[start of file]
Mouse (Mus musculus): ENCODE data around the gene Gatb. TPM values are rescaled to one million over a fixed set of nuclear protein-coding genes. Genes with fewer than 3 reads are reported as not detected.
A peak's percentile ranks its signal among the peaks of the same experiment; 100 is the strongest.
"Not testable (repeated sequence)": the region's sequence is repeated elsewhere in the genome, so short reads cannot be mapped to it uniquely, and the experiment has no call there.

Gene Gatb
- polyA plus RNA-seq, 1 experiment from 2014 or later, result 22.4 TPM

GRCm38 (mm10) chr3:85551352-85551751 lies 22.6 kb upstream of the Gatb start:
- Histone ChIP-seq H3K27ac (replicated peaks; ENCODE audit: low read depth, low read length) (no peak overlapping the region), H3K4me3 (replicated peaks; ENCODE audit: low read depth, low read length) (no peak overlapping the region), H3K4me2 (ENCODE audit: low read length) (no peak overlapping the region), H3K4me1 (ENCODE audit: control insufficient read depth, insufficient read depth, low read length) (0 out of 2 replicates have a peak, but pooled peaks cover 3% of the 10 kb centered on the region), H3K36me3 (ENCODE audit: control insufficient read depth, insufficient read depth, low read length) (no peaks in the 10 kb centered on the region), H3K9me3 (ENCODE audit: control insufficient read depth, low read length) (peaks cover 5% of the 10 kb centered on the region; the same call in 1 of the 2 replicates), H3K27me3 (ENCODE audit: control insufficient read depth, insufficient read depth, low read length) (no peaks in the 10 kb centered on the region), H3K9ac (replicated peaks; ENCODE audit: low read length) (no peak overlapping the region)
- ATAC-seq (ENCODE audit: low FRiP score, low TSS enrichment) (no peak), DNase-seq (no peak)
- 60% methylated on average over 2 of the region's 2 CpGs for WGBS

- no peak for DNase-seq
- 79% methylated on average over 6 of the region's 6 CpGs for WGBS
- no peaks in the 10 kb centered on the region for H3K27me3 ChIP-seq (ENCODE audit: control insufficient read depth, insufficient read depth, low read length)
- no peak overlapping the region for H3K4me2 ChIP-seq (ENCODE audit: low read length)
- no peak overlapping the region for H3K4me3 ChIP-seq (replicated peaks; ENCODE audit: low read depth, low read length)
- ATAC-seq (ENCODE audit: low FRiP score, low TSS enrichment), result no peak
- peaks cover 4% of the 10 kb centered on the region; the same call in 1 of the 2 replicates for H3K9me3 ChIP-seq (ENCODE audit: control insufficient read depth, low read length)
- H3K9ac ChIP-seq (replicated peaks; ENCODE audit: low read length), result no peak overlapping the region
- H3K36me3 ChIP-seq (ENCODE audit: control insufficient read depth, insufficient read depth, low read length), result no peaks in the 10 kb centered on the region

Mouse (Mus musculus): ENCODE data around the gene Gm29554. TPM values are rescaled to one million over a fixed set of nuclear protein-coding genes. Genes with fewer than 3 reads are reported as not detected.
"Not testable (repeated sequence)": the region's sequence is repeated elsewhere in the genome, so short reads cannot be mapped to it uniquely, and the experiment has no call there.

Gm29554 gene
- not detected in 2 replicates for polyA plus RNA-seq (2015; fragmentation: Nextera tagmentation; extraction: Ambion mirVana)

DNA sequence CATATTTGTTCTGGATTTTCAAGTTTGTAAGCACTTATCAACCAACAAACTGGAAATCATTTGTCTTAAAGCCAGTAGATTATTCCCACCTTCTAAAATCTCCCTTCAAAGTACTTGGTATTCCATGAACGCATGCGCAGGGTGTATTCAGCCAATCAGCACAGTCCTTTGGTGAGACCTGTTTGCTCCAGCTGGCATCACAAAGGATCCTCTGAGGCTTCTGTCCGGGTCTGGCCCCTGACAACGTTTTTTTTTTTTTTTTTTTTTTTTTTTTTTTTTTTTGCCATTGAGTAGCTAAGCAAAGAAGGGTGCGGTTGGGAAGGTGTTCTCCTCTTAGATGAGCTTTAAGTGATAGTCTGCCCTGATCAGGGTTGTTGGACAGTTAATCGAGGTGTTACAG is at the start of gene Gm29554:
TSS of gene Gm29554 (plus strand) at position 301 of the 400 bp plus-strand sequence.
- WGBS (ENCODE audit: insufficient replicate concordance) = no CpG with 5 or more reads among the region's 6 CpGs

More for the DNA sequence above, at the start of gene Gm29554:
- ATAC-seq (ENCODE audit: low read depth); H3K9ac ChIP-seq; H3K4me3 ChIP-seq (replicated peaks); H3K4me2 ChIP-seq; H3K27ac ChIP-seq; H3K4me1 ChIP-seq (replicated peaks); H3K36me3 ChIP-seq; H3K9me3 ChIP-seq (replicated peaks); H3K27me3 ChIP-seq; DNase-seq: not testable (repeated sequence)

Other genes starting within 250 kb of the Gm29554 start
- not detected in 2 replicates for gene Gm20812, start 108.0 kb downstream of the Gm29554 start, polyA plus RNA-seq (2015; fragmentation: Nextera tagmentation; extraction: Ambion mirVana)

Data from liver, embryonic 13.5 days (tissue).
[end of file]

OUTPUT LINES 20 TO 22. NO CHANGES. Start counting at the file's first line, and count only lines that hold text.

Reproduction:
"Not testable (repeated sequence)": the region's sequence is repeated elsewhere in the genome, so short reads cannot be mapped to it uniquely, and the experiment has no call there.

Gm29554 gene
- not detected in 2 replicates for polyA plus RNA-seq (2015; fragmentation: Nextera tagmentation; extraction: Ambion mirVana)